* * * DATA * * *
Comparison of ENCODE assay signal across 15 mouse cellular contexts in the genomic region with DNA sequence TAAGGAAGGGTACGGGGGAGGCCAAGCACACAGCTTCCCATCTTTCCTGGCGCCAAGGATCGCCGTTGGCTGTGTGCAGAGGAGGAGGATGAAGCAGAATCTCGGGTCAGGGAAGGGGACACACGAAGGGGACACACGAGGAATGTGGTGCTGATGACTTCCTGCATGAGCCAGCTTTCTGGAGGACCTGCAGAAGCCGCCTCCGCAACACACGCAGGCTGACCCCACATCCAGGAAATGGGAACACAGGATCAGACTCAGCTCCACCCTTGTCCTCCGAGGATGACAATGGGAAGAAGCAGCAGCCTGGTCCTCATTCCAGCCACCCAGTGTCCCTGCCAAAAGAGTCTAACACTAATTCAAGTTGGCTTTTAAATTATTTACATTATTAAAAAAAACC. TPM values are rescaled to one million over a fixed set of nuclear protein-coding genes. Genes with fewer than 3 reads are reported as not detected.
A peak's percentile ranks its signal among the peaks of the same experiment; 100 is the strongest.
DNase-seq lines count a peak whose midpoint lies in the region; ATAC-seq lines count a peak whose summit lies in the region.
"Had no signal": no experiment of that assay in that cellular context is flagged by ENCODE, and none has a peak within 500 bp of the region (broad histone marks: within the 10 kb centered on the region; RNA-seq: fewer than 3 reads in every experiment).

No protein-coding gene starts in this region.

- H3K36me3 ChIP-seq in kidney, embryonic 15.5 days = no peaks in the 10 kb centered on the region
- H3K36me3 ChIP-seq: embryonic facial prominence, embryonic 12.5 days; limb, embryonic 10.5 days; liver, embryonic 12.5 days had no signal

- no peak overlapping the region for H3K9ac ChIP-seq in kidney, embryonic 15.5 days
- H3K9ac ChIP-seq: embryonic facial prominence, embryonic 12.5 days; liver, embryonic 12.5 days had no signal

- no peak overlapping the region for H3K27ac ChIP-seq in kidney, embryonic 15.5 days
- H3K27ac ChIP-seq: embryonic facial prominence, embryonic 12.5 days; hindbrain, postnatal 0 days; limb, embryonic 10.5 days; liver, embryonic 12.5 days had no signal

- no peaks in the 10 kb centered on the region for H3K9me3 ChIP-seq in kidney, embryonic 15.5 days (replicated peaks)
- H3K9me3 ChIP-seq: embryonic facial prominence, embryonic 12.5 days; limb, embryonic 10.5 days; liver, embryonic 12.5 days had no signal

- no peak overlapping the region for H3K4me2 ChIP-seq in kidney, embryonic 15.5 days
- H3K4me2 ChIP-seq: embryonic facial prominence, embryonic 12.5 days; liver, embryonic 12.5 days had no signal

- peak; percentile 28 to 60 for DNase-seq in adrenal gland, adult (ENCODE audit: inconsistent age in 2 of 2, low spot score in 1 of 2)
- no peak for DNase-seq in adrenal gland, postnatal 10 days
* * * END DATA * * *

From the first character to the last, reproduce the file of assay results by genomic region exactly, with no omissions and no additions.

Comparison of ENCODE assay signal across 15 mouse cellular contexts in the genomic region with DNA sequence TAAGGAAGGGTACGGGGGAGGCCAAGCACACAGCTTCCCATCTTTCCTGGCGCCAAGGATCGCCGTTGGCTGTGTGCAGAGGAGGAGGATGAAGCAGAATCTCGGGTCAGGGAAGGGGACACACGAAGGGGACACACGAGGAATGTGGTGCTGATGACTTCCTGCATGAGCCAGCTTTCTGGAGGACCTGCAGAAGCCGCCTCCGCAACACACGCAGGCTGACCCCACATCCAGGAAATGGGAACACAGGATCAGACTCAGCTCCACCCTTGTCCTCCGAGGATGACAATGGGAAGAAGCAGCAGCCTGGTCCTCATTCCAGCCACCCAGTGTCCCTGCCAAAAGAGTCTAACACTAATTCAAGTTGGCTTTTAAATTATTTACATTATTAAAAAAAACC. TPM values are rescaled to one million over a fixed set of nuclear protein-coding genes. Genes with fewer than 3 reads are reported as not detected.
A peak's percentile ranks its signal among the peaks of the same experiment; 100 is the strongest.
DNase-seq lines count a peak whose midpoint lies in the region; ATAC-seq lines count a peak whose summit lies in the region.
"Had no signal": no experiment of that assay in that cellular context is flagged by ENCODE, and none has a peak within 500 bp of the region (broad histone marks: within the 10 kb centered on the region; RNA-seq: fewer than 3 reads in every experiment).

No protein-coding gene starts in this region.

- H3K36me3 ChIP-seq in kidney, embryonic 15.5 days = no peaks in the 10 kb centered on the region
- H3K36me3 ChIP-seq: embryonic facial prominence, embryonic 12.5 days; limb, embryonic 10.5 days; liver, embryonic 12.5 days had no signal

- no peak overlapping the region for H3K9ac ChIP-seq in kidney, embryonic 15.5 days
- H3K9ac ChIP-seq: embryonic facial prominence, embryonic 12.5 days; liver, embryonic 12.5 days had no signal

- no peak overlapping the region for H3K27ac ChIP-seq in kidney, embryonic 15.5 days
- H3K27ac ChIP-seq: embryonic facial prominence, embryonic 12.5 days; hindbrain, postnatal 0 days; limb, embryonic 10.5 days; liver, embryonic 12.5 days had no signal

- no peaks in the 10 kb centered on the region for H3K9me3 ChIP-seq in kidney, embryonic 15.5 days (replicated peaks)
- H3K9me3 ChIP-seq: embryonic facial prominence, embryonic 12.5 days; limb, embryonic 10.5 days; liver, embryonic 12.5 days had no signal

- no peak overlapping the region for H3K4me2 ChIP-seq in kidney, embryonic 15.5 days
- H3K4me2 ChIP-seq: embryonic facial prominence, embryonic 12.5 days; liver, embryonic 12.5 days had no signal

- peak; percentile 28 to 60 for DNase-seq in adrenal gland, adult (ENCODE audit: inconsistent age in 2 of 2, low spot score in 1 of 2)
- no peak for DNase-seq in adrenal gland, postnatal 10 days